The Italian cause: its history and its hopes

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Chapman and Hall, 1859 - Italy - 205 pages
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Page 101 - It is such violation of human and written law as this, carried on for the purpose of violating every other law, unwritten and eternal, human and divine; it is the wholesale persecution of virtue when united with intelligence, operating...
Page 101 - ... under the stimulants of fear and vengeance ; it is the perfect prostitution of the judicial office, which has made it, under veils only too threadbare and transparent, the degraded recipient of the vilest and clumsiest forgeries, got up wilfully and deliberately by the immediate advisers of the Crown for the purpose of destroying the peace, the freedom, aye, and even if not by capital sentences the life of men among the most virtuous, upright, intelligent, distinguished, and refined of the whole...
Page 170 - VI. The Town of Cracow, with its Territory, is declared to be for ever a Free, Independent, and strictly Neutral City, under the Protection of Austria, Russia, and Prussia.
Page 37 - Austrian notes, which have sometimes transgressed the limits of policy and decorum ; and the minor Princes of Italy are terrified by extravagant intimations of hostile designs entertained against them by the national party, headed by the Pope and the house of Savoy, in order to persuade them that their only safeguard is. the Austrian army. These intrigues may be thought necessary to the defence of the tottering power of Austria south of the Alps, for every step made in advance by Italy is a step...
Page 37 - There is not the least doubt that the Cabinet of Vienna is eager to grasp at the slightest pretext for an armed intervention south of the Po. If such a pretext do not occur, it is but too probable that it may be created; and any disturbances calculated to lead to such a result would at once betray their insidious origin. Meanwhile, the Pope is menaced in Austrian notes, which have sometimes...
Page 180 - Europe in arms, ready either to dis" bute our successes or to aggravate our reverses. " Nevertheless the difficulty of the enterprise would not have shaken " my resolution if the means had not been out of proportion to the " results to be expected. It was necessary to crush boldly the obstacles " opposed by neutral territories, and then to accept a conflict on the " Rhine as well as on the Adige.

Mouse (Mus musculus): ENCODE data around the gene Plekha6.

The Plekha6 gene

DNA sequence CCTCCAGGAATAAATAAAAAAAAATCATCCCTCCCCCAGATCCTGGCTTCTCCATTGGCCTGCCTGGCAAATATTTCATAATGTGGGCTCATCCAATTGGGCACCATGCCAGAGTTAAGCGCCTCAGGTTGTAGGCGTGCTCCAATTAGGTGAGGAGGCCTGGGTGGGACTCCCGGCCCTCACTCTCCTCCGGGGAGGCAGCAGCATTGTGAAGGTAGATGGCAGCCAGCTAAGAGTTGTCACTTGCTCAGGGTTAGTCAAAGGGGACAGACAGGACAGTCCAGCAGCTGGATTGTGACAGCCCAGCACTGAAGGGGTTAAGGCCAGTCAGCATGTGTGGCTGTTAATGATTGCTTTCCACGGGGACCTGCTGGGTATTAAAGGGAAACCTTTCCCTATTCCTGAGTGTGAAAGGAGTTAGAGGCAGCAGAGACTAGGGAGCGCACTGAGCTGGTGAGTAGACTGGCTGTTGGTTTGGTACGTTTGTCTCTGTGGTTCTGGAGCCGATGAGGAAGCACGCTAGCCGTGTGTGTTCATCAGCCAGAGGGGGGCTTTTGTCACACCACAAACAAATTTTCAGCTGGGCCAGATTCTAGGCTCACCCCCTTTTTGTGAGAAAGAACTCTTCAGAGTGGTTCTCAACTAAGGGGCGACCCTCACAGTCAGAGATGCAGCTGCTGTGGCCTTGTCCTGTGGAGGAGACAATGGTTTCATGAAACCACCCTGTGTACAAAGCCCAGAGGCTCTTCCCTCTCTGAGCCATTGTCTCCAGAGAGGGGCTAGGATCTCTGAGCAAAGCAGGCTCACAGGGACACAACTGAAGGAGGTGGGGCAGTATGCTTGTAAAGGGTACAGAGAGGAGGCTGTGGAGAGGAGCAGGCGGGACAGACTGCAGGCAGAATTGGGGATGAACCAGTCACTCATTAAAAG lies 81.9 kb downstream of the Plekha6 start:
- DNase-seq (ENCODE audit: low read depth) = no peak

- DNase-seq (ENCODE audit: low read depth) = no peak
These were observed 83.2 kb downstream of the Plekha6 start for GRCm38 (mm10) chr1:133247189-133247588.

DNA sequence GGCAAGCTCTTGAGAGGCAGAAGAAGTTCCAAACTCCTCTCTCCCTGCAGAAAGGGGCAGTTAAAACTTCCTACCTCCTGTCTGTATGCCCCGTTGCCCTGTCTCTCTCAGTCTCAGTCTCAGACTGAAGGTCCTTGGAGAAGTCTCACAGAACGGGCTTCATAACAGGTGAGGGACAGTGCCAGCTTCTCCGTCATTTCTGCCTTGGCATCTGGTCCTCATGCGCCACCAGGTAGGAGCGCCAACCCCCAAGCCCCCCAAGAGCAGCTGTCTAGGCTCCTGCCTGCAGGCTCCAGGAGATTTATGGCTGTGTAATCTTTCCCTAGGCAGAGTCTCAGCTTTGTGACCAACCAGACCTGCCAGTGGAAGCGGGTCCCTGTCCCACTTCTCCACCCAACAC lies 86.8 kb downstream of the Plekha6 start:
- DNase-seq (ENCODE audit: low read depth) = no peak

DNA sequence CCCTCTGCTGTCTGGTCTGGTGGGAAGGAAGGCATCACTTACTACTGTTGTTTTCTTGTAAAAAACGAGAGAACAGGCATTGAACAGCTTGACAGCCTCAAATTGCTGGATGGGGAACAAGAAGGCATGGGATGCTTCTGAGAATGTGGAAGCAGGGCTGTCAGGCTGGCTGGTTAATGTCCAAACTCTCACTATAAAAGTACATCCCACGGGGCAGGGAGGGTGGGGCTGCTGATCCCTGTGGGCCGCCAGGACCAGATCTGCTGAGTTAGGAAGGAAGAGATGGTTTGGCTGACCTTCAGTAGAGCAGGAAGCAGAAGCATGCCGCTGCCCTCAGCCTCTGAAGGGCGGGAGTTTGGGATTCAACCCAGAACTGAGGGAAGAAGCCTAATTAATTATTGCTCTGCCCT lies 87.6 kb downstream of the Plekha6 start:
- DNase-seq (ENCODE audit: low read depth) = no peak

Page 67 - Honourable mover or seconder, the ominous words " strict neutrality," as applied to this country, in the threatened contest. A state of declared neutrality on our part would be nothing less than a practical admission of those principles which we all loudly condemn, and a license to the commission of all the atrocities which we are unanimous in deprecating. I...
Page 181 - ... nor through abandoning the noble cause which I desired to serve, but for the interests of France. I felt great reluctance to put reins upon the ardour of our soldiers, to retrench from my programme the territory from the Mincio to the Adriatic, and to see vanish from honest hearts noble illusions and patriotic hopes. In order to serve the independence of Italy, I made war against the mind of Europe, and as soon as the destinies of my country appeared to be endangered, I concluded peace.
Page 181 - Italian peninsula understand, at last, the imperious necessity of salutary reforms. " Thus, after having given a new proof of the military power • of France, the peace which I...
Page 37 - The opposition of Austria has been constant and intense from the moment of his election. The spectacle of an Italian Prince, relying for the maintenance of his power on the affectionate regard and the national sympathies of his people — the resolution of the Pope to pursue a course of moderate reform, to encourage railroads, to emancipate the press, to admit laymen to offices in the State, and to purify the law, but, above all, the dignified independence of action manifested by the Court of Rome,...

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